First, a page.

What are employee assistance programmes (EAPs)?
An EAP provides confidential information, support and counselling to staff with personal or work-related issues. The service is available around the clock by telephone or online. A comprehensive EAP also provides access to face-to-face counselling if necessary. An EAP can also support an employer. As well as providing advice to line managers, it can produce anonymous management information to help an employer identify and tackle workplace issues.
What are the origins of EAPs?
EAPs first appeared in the US in the 1950s to help employees tackle alcohol-related problems. They made their way to the UK, in a more comprehensive format, in the 1980s.
Where can employers get more information and advice?
The UK Employee Assistance Professionals Association (EAPA), www.eapa.org.uk, represents individuals and organisations concerned with employee assistance, psychological health and wellbeing.
What are the costs involved?
Costs depend on the number of employees and the breadth of the service. A telephone-only service might cost between £2 and £3 per employee per year, while the average annual running cost for a comprehensive EAP is £14 per employee.
What are the legal implications?
A Court of Appeal ruling in 2002 (Sutherland v Hatton) stated that an EAP could protect an employer from employees’ stress claims, but this was clarified in 2007 when judges stated that employers needed to do more to support staff than simply offering an EAP.
What are the tax issues?
An EAP can be regarded as a business expense rather than a benefit-in-kind as long as it satisfies HM Revenue and Customs’ definition of welfare counselling and is not provided directly to employees’ dependants, unless in relation to an issue being faced by an employee.
What is the annual spend?
No market share data is available but the EAP sector is worth about £70m, according to the EAPA.
Which providers have the biggest market share?
No sales data is available, but the larger players include Axa Icas, Bupa, Busy Bees Benefits, Care First, Ceridian, CIC, ComPsych, Health Assured, P&MM, Right Management Workplace Wellness, Validium, Westfield Health and Workplace Options.
Which have increased their market share the most?
This is impossible to say in the absence of sales data.
Employee assistance programmes (EAPs) give employers an opportunity to support staff, particularly during times of financial and emotional stress.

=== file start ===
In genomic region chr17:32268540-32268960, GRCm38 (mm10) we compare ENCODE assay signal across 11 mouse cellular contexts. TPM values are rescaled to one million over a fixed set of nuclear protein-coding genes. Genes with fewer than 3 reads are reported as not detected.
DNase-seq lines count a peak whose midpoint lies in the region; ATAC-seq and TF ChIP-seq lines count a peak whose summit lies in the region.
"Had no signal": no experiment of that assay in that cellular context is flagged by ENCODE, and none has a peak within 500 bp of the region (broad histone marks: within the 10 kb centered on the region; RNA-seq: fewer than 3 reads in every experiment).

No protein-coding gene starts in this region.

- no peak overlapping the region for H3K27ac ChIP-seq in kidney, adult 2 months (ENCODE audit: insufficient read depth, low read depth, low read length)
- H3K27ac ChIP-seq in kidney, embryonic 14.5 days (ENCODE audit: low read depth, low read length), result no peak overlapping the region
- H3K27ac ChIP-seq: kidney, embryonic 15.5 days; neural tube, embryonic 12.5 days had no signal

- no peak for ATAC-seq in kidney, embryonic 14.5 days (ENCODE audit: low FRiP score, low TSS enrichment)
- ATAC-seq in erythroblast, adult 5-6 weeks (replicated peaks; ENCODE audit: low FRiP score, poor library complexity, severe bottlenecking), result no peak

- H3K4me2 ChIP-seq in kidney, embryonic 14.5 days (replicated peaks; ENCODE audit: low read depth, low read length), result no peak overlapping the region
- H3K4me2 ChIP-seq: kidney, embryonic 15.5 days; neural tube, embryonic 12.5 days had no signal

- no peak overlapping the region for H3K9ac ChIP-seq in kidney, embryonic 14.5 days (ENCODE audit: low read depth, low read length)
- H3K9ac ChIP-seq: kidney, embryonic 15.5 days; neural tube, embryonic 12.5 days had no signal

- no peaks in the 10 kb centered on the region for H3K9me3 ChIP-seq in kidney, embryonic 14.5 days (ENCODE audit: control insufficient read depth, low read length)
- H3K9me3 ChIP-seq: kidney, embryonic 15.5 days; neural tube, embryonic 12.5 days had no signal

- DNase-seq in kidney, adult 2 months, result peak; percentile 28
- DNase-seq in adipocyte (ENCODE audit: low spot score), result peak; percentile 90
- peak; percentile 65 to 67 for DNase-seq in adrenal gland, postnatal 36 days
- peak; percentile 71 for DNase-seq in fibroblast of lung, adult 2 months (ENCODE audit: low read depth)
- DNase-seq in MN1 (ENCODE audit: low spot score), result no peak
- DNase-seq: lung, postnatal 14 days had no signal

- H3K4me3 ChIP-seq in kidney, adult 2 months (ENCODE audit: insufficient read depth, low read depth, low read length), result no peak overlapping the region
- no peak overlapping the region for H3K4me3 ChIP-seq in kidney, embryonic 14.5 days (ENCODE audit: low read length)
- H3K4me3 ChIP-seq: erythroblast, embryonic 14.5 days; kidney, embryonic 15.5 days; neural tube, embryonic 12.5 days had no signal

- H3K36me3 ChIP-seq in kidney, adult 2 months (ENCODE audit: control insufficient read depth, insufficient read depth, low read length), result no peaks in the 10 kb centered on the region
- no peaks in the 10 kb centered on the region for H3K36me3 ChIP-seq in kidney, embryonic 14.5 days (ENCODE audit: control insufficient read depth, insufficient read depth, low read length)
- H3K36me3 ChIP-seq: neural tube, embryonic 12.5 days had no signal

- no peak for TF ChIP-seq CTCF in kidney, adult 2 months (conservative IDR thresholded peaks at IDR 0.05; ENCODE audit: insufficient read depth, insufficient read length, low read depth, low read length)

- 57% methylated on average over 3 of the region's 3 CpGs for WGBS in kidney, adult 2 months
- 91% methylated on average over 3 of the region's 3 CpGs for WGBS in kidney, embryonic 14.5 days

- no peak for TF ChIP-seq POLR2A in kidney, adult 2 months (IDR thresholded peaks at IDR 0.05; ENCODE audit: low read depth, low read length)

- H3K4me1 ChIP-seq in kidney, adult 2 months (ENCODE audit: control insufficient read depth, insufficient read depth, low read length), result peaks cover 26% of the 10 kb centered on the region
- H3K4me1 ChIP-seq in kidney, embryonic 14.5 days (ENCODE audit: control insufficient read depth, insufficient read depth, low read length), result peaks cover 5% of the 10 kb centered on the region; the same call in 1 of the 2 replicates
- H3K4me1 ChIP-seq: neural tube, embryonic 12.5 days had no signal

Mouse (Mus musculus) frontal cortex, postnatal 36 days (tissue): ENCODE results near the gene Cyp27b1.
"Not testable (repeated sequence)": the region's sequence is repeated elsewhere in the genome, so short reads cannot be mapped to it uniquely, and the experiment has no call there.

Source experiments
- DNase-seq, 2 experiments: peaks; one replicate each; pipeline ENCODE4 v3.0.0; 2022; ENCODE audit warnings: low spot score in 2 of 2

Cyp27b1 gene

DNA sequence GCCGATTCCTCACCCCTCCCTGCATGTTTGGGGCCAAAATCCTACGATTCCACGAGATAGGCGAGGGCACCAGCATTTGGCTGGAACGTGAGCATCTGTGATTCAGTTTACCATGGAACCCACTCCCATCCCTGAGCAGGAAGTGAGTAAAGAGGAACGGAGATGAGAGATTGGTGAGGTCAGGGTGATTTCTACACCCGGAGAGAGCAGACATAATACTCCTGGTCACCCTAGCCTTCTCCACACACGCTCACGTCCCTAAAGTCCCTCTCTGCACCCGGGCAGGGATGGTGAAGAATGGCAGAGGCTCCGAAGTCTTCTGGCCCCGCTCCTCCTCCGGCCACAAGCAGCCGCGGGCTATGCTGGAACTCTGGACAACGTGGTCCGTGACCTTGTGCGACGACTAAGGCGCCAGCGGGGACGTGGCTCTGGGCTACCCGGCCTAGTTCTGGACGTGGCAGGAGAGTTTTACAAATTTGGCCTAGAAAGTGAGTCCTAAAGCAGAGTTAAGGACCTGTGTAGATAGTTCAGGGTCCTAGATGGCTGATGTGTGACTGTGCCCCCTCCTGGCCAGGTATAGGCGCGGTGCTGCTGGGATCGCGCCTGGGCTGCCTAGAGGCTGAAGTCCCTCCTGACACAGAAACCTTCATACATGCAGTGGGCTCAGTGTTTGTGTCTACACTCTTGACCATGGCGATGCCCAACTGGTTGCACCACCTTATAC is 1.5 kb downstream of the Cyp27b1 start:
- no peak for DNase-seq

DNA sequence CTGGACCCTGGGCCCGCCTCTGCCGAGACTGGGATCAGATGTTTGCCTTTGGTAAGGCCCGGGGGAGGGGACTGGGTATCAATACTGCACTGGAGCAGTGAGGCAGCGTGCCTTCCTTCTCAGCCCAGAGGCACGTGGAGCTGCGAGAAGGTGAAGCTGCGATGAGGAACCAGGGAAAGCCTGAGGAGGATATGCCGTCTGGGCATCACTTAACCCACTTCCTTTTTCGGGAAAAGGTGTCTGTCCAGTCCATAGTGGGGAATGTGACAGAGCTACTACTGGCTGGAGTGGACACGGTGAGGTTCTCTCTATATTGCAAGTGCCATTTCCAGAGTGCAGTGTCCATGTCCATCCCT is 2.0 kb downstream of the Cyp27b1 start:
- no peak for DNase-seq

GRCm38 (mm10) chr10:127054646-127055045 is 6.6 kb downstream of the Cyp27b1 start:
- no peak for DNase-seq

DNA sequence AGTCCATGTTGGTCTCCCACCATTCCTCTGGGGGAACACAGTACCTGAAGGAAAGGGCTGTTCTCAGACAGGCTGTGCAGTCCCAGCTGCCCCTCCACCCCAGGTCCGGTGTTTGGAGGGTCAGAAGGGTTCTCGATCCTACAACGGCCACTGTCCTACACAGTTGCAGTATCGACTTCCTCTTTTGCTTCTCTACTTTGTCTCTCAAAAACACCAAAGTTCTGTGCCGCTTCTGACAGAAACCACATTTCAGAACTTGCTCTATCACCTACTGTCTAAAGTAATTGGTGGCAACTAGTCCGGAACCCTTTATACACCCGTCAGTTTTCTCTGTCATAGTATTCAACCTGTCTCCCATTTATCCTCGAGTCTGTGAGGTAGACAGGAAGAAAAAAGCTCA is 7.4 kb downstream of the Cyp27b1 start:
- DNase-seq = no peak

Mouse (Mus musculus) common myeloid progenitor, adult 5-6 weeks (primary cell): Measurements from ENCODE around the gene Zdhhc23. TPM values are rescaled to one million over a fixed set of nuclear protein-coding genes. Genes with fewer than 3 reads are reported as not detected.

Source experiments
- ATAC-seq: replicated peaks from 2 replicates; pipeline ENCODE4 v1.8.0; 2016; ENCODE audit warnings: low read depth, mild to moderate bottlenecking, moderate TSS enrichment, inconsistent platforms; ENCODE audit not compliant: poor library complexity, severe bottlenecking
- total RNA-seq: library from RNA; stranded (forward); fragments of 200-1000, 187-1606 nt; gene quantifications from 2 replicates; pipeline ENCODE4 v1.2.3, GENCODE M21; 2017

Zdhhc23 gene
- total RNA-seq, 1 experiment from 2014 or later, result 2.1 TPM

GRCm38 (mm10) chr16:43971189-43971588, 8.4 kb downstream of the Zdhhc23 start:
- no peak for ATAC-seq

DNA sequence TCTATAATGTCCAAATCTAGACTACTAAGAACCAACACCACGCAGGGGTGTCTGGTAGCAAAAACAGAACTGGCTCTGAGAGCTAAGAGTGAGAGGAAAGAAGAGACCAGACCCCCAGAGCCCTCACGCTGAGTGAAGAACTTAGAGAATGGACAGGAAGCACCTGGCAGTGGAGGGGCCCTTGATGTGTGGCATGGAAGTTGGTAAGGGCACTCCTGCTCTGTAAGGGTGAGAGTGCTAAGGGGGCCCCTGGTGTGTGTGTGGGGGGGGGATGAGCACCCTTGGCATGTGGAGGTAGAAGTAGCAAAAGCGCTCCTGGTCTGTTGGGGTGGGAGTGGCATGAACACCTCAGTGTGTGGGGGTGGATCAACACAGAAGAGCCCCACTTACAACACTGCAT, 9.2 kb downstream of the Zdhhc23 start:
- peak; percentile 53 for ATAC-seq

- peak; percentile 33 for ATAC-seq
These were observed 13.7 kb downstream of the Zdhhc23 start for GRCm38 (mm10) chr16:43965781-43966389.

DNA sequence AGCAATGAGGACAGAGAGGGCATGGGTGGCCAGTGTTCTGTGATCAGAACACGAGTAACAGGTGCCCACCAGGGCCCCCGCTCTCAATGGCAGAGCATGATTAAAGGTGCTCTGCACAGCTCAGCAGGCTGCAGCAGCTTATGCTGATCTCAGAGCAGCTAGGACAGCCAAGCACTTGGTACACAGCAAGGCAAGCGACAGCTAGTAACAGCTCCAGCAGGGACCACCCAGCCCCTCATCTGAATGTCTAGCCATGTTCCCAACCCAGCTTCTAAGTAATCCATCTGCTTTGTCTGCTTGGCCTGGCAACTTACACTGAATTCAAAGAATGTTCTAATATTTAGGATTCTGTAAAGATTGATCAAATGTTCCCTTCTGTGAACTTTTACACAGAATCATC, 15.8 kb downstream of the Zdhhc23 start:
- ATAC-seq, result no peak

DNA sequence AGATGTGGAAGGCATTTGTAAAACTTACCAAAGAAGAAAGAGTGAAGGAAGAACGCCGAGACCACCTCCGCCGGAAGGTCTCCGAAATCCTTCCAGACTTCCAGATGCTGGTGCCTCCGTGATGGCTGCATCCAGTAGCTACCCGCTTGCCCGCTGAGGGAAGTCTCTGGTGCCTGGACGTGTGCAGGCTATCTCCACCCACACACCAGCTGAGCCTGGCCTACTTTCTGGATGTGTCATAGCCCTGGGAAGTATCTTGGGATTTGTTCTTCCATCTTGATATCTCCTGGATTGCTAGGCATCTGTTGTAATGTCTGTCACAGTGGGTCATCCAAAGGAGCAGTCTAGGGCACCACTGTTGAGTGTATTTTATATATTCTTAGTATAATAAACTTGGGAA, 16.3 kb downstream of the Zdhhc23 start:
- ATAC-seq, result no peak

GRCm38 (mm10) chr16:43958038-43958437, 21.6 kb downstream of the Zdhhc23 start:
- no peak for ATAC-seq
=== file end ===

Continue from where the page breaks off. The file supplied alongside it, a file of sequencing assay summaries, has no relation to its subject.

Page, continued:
Central to an EAP’s operation is a confidential telephone line. This is available around the clock, providing staff with advice and information on a variety of matters, including psychological issues, relationship problems, addiction, childcare, eldercare, debt and legal worries.
Most employees will be able to access support by phone or online, but an EAP can also refer staff for face-to-face counselling if necessary. This is available in more comprehensive EAPs, which may include a series of up to six or eight counselling sessions.
The level of cover will differ significantly depending on the provider; some will only offer information-based counselling that will signpost employees to written materials, whereas others will offer access to professionally trained counsellors, and legal and debt experts.
The importance of this support can be seen in data collected through Canada Life Group’s EAP, which found that the number of depression-related calls increased by 40% in the first quarter of 2015, compared to the same period in 2014. The data, published in July 2015, also found that one in five calls made to the EmployeeCare EAP were regarding mental health issues: anxiety, depression and stress. This was a 5% increase from 2014.
As well as using an EAP to help safeguard employees’ mental health and wellbeing, employers can also benefit. A healthier, happier workforce means lower sickness absence rates, increased productivity and higher levels of engagement.
Supporting line managers
An EAP can also help line managers to deal with any concerns they might have about employment issues or employee health. Some EAPs have even developed specialist support for employers, including trauma management and mediation services.
A further benefit of EAPs to larger organisations is the management information that these yield. As long as the scheme is large enough for the data to remain anonymous, an EAP can provide an employer with details of the service’s usage.